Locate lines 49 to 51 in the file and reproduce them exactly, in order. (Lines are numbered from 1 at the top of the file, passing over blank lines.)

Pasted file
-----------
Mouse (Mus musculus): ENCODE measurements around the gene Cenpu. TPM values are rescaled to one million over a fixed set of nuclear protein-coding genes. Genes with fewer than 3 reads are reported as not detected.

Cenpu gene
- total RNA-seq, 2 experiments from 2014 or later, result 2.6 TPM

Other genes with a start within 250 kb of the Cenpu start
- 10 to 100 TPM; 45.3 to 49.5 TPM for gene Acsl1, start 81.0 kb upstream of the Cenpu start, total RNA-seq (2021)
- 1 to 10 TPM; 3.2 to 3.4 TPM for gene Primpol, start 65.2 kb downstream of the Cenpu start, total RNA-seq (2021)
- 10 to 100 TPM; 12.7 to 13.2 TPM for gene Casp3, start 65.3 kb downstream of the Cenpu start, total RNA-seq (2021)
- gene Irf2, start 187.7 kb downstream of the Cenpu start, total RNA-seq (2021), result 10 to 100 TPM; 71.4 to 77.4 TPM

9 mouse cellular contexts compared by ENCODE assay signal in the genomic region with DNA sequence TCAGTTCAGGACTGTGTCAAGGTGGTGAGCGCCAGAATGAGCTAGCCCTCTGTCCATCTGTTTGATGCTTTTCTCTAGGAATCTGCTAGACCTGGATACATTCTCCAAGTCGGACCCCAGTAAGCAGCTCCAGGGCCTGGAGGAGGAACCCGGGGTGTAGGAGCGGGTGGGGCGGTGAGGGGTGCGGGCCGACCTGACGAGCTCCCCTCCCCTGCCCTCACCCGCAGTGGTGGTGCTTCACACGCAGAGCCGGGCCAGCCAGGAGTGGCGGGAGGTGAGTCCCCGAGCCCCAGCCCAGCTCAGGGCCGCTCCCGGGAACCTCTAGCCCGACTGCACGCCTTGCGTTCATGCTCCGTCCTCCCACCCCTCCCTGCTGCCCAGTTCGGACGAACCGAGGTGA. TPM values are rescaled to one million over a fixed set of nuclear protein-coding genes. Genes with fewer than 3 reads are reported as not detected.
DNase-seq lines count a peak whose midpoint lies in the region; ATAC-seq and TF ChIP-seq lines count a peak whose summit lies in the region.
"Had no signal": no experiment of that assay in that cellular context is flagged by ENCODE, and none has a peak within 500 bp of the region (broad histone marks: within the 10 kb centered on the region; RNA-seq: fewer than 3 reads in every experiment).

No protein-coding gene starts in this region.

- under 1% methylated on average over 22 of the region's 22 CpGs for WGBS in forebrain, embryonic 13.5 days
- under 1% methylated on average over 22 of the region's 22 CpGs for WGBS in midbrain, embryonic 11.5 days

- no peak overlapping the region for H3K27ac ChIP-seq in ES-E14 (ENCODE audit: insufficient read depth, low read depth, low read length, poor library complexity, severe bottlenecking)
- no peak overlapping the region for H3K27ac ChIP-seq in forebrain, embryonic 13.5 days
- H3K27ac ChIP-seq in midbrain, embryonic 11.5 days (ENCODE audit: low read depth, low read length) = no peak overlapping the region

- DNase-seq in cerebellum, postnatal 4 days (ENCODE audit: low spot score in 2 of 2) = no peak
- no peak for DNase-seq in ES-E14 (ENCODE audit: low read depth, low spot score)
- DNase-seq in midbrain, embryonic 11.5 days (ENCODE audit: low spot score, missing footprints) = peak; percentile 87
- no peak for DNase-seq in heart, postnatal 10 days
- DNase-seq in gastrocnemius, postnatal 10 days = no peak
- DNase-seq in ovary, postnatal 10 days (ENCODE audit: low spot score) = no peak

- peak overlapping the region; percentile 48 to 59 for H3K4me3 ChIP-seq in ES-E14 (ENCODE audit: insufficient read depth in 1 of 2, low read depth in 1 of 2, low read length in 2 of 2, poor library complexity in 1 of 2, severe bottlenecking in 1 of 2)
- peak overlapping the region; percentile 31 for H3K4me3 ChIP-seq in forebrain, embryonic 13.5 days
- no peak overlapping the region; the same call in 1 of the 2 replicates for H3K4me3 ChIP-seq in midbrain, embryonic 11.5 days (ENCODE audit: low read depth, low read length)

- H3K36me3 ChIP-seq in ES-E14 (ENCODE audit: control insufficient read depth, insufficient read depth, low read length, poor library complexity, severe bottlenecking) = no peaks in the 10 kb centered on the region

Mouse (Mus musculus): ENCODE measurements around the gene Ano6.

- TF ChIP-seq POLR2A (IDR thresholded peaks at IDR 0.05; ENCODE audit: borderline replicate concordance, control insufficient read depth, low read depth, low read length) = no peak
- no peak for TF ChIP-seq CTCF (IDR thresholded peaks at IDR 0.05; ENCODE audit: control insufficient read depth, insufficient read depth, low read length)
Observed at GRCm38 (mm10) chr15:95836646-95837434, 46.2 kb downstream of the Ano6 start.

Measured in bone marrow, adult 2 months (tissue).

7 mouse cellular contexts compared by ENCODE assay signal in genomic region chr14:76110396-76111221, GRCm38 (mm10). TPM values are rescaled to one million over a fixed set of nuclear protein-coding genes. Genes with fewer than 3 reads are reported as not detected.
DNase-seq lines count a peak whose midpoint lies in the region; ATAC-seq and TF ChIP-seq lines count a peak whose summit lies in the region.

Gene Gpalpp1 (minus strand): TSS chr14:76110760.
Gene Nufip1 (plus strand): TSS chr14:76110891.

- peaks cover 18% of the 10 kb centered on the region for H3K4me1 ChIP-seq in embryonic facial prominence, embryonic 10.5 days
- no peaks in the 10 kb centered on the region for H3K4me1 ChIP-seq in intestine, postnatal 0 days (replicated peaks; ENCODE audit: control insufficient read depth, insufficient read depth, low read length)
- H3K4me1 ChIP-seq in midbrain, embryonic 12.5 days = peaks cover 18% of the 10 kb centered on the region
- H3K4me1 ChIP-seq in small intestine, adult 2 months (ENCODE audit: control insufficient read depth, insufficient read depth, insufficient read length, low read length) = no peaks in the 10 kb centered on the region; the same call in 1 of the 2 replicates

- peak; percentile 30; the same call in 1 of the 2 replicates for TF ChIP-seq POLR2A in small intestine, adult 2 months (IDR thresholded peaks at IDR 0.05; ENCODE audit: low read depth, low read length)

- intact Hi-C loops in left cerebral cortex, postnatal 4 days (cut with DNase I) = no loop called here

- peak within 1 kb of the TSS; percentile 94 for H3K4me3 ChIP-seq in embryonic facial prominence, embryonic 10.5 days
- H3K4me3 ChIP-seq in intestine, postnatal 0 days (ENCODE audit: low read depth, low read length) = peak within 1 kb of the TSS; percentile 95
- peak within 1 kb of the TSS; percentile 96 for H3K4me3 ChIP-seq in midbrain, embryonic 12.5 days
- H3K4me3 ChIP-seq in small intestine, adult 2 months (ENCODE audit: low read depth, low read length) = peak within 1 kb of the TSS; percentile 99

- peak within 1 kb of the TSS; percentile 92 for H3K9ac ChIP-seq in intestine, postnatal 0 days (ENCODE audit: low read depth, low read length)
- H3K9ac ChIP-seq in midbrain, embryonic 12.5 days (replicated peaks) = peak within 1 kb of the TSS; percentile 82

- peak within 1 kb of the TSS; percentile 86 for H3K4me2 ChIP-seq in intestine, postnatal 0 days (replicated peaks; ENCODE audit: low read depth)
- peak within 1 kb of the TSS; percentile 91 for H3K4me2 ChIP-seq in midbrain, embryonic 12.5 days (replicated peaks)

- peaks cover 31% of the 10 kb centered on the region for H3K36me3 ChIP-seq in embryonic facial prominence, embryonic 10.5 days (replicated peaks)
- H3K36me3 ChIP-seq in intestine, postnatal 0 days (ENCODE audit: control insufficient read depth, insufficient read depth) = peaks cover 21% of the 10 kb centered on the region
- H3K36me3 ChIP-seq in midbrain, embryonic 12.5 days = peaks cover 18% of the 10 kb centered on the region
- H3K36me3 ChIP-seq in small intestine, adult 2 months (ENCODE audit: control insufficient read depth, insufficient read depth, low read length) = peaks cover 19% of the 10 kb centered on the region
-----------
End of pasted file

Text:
- peak within 1 kb of the TSS; percentile 86 for H3K4me2 ChIP-seq in intestine, postnatal 0 days (replicated peaks; ENCODE audit: low read depth)
- peak within 1 kb of the TSS; percentile 91 for H3K4me2 ChIP-seq in midbrain, embryonic 12.5 days (replicated peaks)

- peaks cover 31% of the 10 kb centered on the region for H3K36me3 ChIP-seq in embryonic facial prominence, embryonic 10.5 days (replicated peaks)